Home YOU ASK - WE ANSWER Beijing, China: How To Survive The City's Unhealthy Smog
Beijing, China: How To Survive The City's Unhealthy Smog PDF Print E-mail

Q: My spouse and I want to sign up for a trip to China with our church group. We hope to enjoy it, but are concerned by news reports about the unhealthy air in Beijing. We’re both in good condition for our age, but have medical histories of respiratory conditions. What do you recommend? LBG, Milwaukee WI

A: You’re right about the smog in the Chinese capital. Sometimes the air gets so thick with pollution, everyone walks the streets wearing surgical masks. Here's some advice from a traveling senior who has been there, seen that several times. Of course, other big cities in the industrial world often match Beijing in unhealthy air. Before you sign up, get thorough check-ups with your family doctor and/or a respiratory specialist. Discuss plans and Beijing’s recent history of heavy air pollution. If you get a clean bill of health to go, be sure you take along all medications prescribed to help you make it through the smog.

When you get to Beijing, check with the hotel staff on any official heavy pollution alerts in effect or expected while you’re there. During the worst, and you can see the smoky visibility, it’s best to not venture out. If you go outside to tour and shop, take an air-conditioned taxi from the hotel to your destination and back.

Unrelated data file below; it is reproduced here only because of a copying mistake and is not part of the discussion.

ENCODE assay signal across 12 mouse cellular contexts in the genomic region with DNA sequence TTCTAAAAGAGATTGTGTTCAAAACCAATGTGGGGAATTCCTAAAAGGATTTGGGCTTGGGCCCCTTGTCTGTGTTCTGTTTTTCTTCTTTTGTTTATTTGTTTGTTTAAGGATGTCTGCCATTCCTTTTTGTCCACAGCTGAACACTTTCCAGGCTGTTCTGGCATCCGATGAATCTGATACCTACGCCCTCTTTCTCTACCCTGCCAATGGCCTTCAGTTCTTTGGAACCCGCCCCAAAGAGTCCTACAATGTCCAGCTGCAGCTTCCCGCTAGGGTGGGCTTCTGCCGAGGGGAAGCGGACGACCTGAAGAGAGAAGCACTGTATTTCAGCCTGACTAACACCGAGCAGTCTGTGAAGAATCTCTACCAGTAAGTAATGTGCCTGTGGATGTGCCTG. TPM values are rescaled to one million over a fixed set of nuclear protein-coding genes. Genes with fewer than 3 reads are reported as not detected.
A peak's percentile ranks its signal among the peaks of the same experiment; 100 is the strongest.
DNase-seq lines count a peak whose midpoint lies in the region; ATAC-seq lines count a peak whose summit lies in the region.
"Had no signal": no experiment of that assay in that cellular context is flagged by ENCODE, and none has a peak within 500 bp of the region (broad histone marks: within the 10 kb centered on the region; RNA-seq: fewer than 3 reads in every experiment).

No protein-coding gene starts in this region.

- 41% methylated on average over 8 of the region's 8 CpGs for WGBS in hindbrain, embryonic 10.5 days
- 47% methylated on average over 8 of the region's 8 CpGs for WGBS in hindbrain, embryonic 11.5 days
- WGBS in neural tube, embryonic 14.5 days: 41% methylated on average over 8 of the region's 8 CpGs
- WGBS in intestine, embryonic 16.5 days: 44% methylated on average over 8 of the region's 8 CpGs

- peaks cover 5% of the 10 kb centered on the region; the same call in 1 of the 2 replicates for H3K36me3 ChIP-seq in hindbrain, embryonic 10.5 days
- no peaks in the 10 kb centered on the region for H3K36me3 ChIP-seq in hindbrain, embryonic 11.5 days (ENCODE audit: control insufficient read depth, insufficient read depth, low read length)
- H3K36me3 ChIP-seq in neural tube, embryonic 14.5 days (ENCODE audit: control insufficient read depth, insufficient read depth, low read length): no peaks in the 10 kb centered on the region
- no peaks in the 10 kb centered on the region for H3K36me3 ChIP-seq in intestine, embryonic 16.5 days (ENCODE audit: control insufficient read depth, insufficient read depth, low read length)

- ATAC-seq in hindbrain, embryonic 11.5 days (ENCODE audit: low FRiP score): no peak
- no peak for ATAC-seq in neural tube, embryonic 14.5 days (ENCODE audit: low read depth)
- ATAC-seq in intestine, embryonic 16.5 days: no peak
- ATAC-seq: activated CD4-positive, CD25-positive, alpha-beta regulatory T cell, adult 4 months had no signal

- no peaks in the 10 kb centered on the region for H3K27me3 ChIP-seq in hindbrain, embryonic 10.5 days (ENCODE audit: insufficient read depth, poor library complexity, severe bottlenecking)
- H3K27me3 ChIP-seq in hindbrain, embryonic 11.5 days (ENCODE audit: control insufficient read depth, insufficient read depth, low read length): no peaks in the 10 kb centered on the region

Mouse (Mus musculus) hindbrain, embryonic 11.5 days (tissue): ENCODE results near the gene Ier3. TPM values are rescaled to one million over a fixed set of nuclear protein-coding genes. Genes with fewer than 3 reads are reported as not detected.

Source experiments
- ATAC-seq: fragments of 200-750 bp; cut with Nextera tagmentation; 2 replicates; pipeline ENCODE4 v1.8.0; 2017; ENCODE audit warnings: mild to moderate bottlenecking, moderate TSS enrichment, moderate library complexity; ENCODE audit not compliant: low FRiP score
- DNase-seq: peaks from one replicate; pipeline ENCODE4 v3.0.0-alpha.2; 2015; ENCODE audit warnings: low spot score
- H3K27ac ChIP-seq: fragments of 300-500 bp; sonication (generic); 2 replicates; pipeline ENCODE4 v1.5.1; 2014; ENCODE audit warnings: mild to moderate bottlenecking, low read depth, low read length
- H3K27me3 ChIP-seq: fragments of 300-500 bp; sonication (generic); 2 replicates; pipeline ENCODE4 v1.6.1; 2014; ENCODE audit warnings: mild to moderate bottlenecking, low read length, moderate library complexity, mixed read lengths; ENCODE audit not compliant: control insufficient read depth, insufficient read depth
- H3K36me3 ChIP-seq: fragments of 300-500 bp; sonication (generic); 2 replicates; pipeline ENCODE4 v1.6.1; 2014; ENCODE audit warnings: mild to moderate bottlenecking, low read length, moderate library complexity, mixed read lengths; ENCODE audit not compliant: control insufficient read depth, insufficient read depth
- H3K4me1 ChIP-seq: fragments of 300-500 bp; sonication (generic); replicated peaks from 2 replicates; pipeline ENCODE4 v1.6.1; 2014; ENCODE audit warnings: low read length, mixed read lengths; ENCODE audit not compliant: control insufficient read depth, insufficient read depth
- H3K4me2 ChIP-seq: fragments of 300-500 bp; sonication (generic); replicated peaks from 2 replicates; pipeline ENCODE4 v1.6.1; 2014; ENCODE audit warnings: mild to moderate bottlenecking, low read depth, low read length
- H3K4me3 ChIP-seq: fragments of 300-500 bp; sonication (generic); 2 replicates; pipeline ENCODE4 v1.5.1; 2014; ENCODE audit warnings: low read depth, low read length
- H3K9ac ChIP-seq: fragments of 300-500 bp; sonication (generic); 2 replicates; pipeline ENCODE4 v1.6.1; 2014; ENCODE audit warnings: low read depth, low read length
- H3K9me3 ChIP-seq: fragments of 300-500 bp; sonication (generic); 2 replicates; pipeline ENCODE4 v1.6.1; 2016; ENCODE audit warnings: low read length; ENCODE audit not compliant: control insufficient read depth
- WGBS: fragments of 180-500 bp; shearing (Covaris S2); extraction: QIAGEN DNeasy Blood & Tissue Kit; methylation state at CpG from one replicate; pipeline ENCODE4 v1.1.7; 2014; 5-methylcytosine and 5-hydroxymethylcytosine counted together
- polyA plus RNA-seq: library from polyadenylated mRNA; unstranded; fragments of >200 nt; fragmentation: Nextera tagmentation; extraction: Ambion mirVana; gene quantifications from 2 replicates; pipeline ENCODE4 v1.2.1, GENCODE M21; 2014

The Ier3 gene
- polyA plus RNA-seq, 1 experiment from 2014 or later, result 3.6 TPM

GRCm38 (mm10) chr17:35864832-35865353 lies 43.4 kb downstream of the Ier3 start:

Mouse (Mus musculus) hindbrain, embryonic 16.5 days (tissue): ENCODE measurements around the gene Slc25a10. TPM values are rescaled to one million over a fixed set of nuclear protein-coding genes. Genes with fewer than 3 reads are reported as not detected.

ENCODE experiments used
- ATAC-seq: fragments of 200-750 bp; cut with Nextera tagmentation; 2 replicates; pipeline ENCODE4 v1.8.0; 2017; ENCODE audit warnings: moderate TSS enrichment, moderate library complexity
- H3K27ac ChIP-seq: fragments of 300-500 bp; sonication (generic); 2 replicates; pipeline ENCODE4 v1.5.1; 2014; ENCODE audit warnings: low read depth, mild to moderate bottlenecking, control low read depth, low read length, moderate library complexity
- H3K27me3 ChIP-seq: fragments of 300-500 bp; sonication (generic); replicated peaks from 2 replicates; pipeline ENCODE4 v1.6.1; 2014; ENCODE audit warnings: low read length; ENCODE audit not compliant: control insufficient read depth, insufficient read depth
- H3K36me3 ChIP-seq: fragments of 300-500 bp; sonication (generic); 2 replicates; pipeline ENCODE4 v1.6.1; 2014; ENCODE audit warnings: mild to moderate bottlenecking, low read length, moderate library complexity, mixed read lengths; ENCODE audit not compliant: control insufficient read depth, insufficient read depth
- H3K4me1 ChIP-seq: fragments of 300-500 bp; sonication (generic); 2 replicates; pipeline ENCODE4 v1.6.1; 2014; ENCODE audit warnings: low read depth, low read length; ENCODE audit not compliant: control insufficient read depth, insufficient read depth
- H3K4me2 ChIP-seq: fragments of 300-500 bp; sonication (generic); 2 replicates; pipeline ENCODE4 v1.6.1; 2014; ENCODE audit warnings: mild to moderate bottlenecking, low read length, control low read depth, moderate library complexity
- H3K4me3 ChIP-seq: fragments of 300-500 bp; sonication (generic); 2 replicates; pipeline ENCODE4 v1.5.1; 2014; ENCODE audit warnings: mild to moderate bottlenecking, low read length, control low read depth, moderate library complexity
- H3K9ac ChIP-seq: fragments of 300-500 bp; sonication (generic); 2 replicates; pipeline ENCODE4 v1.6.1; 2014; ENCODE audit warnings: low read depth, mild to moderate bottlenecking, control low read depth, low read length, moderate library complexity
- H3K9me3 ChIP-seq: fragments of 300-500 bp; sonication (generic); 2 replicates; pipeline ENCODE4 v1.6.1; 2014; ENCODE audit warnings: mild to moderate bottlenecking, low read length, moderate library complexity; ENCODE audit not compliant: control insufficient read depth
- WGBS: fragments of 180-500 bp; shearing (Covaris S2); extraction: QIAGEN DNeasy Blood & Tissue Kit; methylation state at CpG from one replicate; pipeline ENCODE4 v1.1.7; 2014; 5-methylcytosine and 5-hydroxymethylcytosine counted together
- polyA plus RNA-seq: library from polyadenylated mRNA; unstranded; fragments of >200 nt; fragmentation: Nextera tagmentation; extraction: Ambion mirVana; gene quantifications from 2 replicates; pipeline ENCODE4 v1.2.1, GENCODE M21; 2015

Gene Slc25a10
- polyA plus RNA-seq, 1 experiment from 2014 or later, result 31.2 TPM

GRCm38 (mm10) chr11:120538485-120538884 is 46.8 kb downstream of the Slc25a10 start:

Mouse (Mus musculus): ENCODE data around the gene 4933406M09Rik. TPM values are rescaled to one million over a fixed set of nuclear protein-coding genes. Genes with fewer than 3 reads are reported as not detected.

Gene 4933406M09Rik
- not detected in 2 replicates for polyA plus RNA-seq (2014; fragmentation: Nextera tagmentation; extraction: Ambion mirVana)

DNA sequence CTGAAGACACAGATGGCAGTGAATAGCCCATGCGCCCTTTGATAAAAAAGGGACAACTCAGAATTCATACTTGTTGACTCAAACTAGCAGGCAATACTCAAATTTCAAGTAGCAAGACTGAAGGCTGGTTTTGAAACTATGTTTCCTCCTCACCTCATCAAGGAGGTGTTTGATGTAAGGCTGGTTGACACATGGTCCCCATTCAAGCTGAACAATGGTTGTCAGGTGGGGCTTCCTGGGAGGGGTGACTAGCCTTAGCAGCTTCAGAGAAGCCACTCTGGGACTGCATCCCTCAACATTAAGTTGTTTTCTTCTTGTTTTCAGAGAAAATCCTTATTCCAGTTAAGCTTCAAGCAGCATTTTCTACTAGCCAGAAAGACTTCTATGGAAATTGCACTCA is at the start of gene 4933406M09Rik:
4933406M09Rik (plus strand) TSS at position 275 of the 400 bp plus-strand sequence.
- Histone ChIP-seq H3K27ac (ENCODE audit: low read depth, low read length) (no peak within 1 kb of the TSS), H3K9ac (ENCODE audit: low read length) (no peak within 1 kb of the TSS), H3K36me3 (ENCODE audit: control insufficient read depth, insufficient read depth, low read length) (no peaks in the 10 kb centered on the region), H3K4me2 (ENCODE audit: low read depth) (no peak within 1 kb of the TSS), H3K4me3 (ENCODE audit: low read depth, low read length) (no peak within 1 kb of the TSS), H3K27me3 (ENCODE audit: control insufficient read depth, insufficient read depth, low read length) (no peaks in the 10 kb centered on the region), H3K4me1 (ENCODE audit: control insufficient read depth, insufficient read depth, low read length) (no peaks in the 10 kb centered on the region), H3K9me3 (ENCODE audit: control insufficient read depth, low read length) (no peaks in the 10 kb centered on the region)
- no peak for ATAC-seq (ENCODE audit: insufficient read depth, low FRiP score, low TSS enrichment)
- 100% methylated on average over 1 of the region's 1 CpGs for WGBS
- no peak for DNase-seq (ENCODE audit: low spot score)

If you’re a regular hiker or jogger, and there’s a thick Beijing smog, do your exercise routine inside where there’s air conditioning. Check out the hotel gym or pool, or just make stair-climbing your morning workout.

When you venture out, make it at dawn, because sunshine increases ozone in the air, making it more polluted and adding to difficulty to breathe normally. Do your wandering in areas with many trees, and avoid heavy industrial and traffic areas.

It may seem strange to a Westerner when surrounded on crowded Beijing streets by thousands of people wearing surgical-style, cloth face masks over noses and mouths. In addition to offsetting pollution, they’re also helpful in avoiding colds and flu. If you must go out during periods of heavy smog, do the same. Disposable masks cost from $1 to $5.   

After you get home from Beijing, you may be still affected by sore eyes, runny nose, dry cough or other respiratory discomfort. If they don’t clear up within a week, see your family physician.

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